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  1. Suppose there is only one single double value written into a file in binary format. How can I read that value using C# or Java?

  2. If I have to find a double value from a huge binary file, what techniques should I use to find that?

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6 Answers 6

Double is 8 bytes. To read single double from binary file you can use BitConverter class:

var fileContent = File.ReadAllBytes("C:\\1.bin");
double value = BitConverter.ToDouble(fileContent, 0);

If you need to read double from the middle of the file, replace 0 with the byte offset.

If you don't know the offset, you can't possibly tell that certain value in the byte array is double, integer or string.

Another approach is:

using (var fileStream = File.OpenRead("C:\\1.bin"))
using (var binaryReader = new BinaryReader(fileStream))
    // fileStream.Seek(0, SeekOrigin.Begin); // uncomment this line and set offset if the double is in the middle of the file
    var value = binaryReader.ReadDouble();

The second approach is better for big files, as it does not load whole file content to the memory.

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@Barun - did you find the answer to your question? – Alex Aza Aug 12 '11 at 5:58

You can use the BinaryReader class.

double value;
using( Stream stream = File.OpenRead(fileName) )
using( BinaryReader reader = new BinaryReader(stream) )
    value = reader.ReadDouble();

For the second point, if you know the offset, simply use the Stream.Seek method.

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It seems that we would need to know how the double value was encoded in the file before we could go about finding it.

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are there different encoding? – Barun Jun 21 '11 at 3:56
Perhaps this value is written using C++ using default encoding. – Barun Jun 21 '11 at 3:57
Sure, IEEE 754 is the standard encoding but the double value could be encoded in another form. How much do you know about the source file? As @AlexAza pointed out, unless you know the offset, you'll have a hard time knowing whether you're getting a "correct" double. If you don't know anything about the format of the file, I don't know if finding arbitrary double values is possible. – Timothy Lee Russell Jun 21 '11 at 4:07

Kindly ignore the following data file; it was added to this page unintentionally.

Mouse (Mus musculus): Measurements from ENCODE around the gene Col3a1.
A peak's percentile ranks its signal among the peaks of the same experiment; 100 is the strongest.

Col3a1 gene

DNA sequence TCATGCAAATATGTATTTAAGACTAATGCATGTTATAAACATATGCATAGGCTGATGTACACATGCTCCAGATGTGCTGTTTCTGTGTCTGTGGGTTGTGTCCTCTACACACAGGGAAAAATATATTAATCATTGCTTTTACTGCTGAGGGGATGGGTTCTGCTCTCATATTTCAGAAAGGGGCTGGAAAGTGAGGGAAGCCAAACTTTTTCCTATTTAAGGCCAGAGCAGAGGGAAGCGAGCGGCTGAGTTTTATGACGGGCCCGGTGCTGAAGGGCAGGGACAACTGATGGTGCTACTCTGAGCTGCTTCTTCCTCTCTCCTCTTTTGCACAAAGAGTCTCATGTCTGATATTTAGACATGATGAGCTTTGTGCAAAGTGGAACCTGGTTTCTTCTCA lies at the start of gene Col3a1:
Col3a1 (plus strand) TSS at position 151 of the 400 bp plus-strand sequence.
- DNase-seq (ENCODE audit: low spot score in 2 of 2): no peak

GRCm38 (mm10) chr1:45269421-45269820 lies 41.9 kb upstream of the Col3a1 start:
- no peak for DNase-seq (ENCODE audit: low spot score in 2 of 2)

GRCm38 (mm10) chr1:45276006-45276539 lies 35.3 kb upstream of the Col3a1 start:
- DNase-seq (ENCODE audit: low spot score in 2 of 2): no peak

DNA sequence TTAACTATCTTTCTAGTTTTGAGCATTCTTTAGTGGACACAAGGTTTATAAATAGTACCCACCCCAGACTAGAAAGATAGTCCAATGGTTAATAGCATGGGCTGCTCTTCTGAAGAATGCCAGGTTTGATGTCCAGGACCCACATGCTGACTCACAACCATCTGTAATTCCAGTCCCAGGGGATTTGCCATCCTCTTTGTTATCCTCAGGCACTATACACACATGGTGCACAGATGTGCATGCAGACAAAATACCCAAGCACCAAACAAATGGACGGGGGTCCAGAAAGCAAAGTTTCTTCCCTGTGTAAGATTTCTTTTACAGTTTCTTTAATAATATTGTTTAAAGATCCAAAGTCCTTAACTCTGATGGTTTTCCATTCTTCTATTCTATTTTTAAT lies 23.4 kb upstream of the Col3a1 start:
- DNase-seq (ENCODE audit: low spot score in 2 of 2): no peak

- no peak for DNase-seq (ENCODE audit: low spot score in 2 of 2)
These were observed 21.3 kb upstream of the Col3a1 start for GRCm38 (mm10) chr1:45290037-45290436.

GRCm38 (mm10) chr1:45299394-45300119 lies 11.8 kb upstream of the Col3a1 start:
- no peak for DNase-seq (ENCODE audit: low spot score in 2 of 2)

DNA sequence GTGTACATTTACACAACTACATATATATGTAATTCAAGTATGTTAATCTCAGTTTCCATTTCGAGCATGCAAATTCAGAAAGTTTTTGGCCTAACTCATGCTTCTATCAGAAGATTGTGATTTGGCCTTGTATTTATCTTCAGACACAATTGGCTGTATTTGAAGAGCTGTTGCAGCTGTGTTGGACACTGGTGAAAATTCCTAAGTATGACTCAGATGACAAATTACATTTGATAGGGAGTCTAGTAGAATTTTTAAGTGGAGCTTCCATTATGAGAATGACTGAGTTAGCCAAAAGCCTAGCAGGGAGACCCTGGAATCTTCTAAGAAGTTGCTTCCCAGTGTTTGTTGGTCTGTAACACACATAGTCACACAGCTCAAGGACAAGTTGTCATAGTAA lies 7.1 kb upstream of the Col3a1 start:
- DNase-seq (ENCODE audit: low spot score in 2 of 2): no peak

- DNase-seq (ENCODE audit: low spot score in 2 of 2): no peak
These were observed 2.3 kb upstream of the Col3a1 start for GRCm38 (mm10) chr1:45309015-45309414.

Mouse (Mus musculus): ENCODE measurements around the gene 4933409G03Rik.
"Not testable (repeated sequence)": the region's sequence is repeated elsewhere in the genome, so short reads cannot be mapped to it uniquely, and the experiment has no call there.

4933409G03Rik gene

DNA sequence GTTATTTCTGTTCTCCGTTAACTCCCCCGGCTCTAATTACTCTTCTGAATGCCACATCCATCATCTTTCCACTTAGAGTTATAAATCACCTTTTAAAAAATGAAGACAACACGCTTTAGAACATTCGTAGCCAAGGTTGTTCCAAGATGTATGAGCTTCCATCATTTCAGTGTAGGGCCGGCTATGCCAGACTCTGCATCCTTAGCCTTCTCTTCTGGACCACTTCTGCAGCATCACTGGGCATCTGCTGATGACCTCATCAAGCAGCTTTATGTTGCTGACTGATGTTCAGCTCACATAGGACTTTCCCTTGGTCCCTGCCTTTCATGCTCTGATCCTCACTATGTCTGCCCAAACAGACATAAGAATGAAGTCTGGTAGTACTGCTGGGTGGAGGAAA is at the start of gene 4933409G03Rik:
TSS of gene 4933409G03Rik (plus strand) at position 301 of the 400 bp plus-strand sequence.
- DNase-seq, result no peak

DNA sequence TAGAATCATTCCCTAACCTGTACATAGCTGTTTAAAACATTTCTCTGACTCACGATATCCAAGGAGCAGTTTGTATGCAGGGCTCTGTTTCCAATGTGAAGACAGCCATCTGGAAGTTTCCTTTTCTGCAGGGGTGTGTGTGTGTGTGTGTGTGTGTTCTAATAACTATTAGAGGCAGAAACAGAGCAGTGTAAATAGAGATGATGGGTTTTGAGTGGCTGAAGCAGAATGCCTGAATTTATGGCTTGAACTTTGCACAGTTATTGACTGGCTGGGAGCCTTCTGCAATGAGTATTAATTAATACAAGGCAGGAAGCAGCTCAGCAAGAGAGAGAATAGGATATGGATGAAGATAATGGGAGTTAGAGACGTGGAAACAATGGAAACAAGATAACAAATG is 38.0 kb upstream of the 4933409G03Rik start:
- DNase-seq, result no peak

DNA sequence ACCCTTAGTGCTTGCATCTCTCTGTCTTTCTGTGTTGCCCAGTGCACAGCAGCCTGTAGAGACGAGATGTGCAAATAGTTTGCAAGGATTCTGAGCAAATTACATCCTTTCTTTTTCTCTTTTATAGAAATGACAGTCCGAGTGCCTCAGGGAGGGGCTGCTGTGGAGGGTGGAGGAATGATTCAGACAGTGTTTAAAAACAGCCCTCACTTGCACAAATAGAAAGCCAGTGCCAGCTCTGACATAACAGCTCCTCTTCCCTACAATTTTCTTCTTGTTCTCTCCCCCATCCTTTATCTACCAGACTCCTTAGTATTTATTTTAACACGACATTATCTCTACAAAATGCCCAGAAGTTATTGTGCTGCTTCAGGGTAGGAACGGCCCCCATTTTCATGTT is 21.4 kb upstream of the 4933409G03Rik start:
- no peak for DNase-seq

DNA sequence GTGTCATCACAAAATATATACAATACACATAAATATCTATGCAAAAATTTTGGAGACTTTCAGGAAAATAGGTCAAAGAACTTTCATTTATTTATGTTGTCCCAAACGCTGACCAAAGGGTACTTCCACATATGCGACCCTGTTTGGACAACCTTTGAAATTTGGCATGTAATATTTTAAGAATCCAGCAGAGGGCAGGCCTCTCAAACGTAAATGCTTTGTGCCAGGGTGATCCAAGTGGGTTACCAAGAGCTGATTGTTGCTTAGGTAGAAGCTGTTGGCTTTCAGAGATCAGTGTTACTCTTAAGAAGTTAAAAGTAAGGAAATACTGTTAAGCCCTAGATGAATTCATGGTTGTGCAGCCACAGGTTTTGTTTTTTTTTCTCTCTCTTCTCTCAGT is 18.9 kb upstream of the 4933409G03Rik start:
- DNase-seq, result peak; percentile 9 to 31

Well its a .wt1 file. Some custom database. (Winpilot thermal database) – Barun Jun 21 '11 at 4:11
Unfortunately, I think to get useful information out of the file, you're going to need to know how it was encoded as well as the format (i.e. how the encoded information is organized in the file). – Timothy Lee Russell Jun 21 '11 at 4:20


        double theDouble;
        using (Stream sr = new FileStream(@"C:\delme.dat", FileMode.Open, FileAccess.Read))
            byte[] buffer = new byte[8];
            sr.Read(buffer, 0, 8);

            theDouble = BitConverter.ToDouble(buffer, 0);

2) You can't.

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Cant I use bit shifting and create a 64 bits each time and read that value ? – Barun Jun 21 '11 at 4:02
If you know that the binary file contains only doubles and nothing else, then yes, but I thought your question is "I have a random binary file. How do I find a double somewhere inside?" – Petar Ivanov Jun 21 '11 at 4:04
are there any way to read a file bit by bit ? (not a whole byte) – Barun Jun 21 '11 at 4:17
No. But you can always read one byte and extract the bits using bit operators – Petar Ivanov Jun 21 '11 at 4:19

Here's how to read (and write for testing purposes) a double:

    // Write Double
    FileStream FS = new FileStream(@"C:\Test.bin", FileMode.Create);
    BinaryWriter BW = new BinaryWriter(FS);

    double Data = 123.456;


    // Read Double
    FS = new FileStream(@"C:\Test.bin", FileMode.Open);
    BinaryReader BR = new BinaryReader(FS);

    Data = BR.ReadDouble();

Getting it out of a large file depends on how the data is laid out in the file.

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You should use using blocks instead of just calling Close. – Sven Jun 21 '11 at 3:57
'Teaching' code is different than production code. In production code, I handle ALL errors and plan for ALL contingencies. In teaching code, I keep it as simple as possible to convey concepts. – Steve Wellens Jun 21 '11 at 14:54
Although error handling is another matter, I strongly believe following certain best practices in code samples like this is very important, so you don't teach people bad habits. The using keyword definitely falls under that category. Plus, imho using actually makes the code simpler in this case. – Sven Jun 21 '11 at 14:59
using (FileStream filestream = new FileStream(filename, FileMode.Open))
using (BinaryReader reader = new BinaryReader(filestream))
    float x = reader.ReadSingle();
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